Houston Vacations & Travel Tips
When to Go
It’s no secret that summers in Texas are hot, sometimes reaching 90 F and beyond. After all, that’s why air-conditioning was created. Winters are wonderfully mild, with temperatures often in the mid-50s. Fall and spring are your best bets for an enjoyable vacation, weather-wise, especially February to April when the rodeo is in town.
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Subtropical and humid, with loads of sun and only about 50in of rain a year. The vicious summers are made more intolerable by the lack of a breeze. When the wind does come you'll know about it; Houston is no stranger to tropical storms and hurricanes. Winters are cool and temperate.
Houston has two airports: George Bush Intercontinental Airport (IAH) is served by major domestic and international airlines with two interterminal train systems connect passengers to all five terminals; William P Hobby Airport (HOU) is a main hub for Southwest Airlines and domestic travel.
Limited bus service is available to Bush Intercontinental Airport, making taxis and private shuttle buses a better bet. Bus service to Hobby Airport is more reliable. The Airport Direct bus runs between downtown and Bush Intercontinental throughout the day. Whereas SuperShuttle provides service from both Bush and Hobby airports. Both airports have car rental agencies.
Houston's Metropolitan Transit Authority runs the convenient light-rail system. Most of the in-town sights are along the Downtown-Museum District- Reliant Park light-rail corridor. If you want to venture further, you'll need to rent a car; the bus system is mostly inefficient for visitors' needs.
By far the best way to get around Houston is with a car. Museum District sights are clustered together so you can ditch your wheels and walk around a bit. Other sights and attractions are far enough that driving is the only convenient way to reach them. Driving is on the right. Every major national car-rental agency can be found at either airport.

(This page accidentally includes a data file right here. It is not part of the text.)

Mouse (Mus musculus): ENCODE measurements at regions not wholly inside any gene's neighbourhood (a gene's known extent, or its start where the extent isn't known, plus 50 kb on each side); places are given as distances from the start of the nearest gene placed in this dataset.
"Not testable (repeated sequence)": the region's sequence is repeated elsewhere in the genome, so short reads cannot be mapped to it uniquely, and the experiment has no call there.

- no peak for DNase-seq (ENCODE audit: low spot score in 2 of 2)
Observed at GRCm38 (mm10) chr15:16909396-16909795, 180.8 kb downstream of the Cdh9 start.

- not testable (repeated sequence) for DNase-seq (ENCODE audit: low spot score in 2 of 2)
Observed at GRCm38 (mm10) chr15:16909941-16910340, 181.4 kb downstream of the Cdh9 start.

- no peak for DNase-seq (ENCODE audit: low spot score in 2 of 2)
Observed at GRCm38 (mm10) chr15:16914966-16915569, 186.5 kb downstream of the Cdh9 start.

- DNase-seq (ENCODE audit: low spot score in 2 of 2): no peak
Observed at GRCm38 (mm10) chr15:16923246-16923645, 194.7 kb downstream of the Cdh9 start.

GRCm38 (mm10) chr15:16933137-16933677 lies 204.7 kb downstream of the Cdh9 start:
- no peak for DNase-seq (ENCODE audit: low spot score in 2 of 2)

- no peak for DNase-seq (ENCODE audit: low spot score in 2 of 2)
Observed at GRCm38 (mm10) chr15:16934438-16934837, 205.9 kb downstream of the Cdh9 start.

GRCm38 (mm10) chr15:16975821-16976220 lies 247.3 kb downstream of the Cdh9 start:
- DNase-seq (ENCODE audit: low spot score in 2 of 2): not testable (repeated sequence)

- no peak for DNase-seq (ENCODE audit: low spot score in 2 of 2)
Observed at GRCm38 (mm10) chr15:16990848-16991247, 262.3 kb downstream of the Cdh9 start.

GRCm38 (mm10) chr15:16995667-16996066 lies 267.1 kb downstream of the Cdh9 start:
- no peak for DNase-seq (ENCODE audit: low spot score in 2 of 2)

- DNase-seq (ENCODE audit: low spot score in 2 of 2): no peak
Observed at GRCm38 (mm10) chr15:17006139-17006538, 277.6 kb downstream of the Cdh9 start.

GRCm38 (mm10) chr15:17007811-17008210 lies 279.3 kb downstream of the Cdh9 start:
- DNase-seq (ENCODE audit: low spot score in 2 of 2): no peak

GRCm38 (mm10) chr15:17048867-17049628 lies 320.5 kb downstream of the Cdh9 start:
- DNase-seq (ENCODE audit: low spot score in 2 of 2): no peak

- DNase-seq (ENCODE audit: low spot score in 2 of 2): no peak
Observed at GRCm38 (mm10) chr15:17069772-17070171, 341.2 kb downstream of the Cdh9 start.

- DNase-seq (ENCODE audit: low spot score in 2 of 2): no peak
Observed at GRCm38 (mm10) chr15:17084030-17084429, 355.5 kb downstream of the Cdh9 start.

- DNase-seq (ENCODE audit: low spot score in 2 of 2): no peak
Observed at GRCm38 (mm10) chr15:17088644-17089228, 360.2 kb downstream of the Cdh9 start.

As a city built around the car, Houston has highways radiating in all directions.
Greyhound is the major bus carrier, with a web of services in all directions. Long-distance buses arrive at the Greyhound Bus Terminal, which is located between downtown and the Museum District, and two blocks from the Downtown Transit Center light-rail stop.
The Sunset Limited train stops at the Amtrak Station (902 Washington Ave) three times a week.
All US visa information is highly subject to change. US entry requirements keep evolving as national security regulations change. All travelers should double-check current visa and passport regulations before coming to the USA. The US State Department maintains the most comprehensive visa information, providing downloadable forms, lists of US consulates abroad and even visa wait times calculated by country.
Health and Safety
Don't worry if everyone seems to stay indoors in this town - they're more than likely escaping the mosquitos and the heat rather than each other. Houstonites are a particularly friendly bunch and will be more than happy to steer you away from any trouble spots. Areas to the east and southeast of downtown Houston can be sketchy at any time, but that description is by no means universal. Other than dangerous drivers, heat is probably the biggest danger. Summer temperatures over 100°F coupled with extreme humidity can exhaust a hardened cowboy: drink water and seek shade. As in any city, take precaution, lock your car and take valuables with you.
Houston is the largest city in a state known for living large. Houston is a true melting pot. In fact, in 2012, it even surpassed Los Angeles and New York as the most ethnically diverse metropolitan area in the country. There are over 145 languages spoken here.
Little wonder Houston serves up so many eclectic restaurants. There are at least 10,000 or so, offering authentic cuisine from more than 70 countries and diverse American regions.
Houston boasts one of the largest rodeos in the world, a month-long event held during late-February and March, attracting around 2.5 million visitors. It also holds the biggest mall in Texas, the Houston Galleria. Here, shop ’til you drop can be taken quite literally.